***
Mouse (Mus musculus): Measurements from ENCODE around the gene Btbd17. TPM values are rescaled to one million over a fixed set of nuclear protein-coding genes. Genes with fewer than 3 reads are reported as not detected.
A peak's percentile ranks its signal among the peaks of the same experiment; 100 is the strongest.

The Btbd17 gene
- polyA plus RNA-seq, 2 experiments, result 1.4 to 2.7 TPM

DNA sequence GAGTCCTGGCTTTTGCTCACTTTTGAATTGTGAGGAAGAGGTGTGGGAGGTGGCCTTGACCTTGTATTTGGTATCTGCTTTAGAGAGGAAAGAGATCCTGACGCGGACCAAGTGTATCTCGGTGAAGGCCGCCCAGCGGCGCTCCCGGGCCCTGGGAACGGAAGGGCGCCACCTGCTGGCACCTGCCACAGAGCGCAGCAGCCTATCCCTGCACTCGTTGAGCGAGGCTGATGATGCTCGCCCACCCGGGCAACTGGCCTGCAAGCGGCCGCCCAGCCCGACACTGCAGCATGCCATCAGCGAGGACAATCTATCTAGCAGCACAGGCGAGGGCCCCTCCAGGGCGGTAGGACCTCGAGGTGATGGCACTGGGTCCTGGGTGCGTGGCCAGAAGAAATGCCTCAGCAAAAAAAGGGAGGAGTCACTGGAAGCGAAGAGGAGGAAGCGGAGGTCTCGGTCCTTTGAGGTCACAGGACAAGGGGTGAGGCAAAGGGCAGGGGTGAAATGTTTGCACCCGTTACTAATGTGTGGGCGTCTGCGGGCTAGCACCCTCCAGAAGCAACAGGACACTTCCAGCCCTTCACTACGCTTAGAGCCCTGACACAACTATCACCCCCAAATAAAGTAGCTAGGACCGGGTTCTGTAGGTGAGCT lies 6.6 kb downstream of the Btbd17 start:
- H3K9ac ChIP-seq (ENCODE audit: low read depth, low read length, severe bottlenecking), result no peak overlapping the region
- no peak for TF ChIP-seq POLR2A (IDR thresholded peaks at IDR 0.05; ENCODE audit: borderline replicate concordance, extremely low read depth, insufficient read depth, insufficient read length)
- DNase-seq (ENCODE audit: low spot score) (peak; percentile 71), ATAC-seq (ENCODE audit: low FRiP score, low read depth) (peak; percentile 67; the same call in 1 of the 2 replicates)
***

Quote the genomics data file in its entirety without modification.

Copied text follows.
Mouse (Mus musculus): Measurements from ENCODE around the gene Btbd17. TPM values are rescaled to one million over a fixed set of nuclear protein-coding genes. Genes with fewer than 3 reads are reported as not detected.
A peak's percentile ranks its signal among the peaks of the same experiment; 100 is the strongest.

The Btbd17 gene
- polyA plus RNA-seq, 2 experiments, result 1.4 to 2.7 TPM

DNA sequence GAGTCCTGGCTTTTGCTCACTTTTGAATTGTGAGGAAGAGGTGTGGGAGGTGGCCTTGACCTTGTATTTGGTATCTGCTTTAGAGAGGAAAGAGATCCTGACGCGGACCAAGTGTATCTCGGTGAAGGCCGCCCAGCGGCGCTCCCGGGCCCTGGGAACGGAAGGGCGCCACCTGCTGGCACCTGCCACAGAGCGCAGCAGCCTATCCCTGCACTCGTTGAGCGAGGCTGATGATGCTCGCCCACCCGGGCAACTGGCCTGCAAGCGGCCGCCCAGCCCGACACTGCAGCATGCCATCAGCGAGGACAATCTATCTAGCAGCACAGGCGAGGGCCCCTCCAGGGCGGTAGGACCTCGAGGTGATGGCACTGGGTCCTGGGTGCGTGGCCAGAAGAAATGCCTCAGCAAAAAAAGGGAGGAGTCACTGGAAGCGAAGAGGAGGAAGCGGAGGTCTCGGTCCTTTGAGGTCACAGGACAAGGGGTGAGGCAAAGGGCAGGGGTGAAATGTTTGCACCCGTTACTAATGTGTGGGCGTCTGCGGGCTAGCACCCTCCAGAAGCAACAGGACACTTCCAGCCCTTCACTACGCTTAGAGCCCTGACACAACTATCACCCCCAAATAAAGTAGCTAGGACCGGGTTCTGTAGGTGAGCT lies 6.6 kb downstream of the Btbd17 start:
- H3K9ac ChIP-seq (ENCODE audit: low read depth, low read length, severe bottlenecking), result no peak overlapping the region
- no peak for TF ChIP-seq POLR2A (IDR thresholded peaks at IDR 0.05; ENCODE audit: borderline replicate concordance, extremely low read depth, insufficient read depth, insufficient read length)
- DNase-seq (ENCODE audit: low spot score) (peak; percentile 71), ATAC-seq (ENCODE audit: low FRiP score, low read depth) (peak; percentile 67; the same call in 1 of the 2 replicates)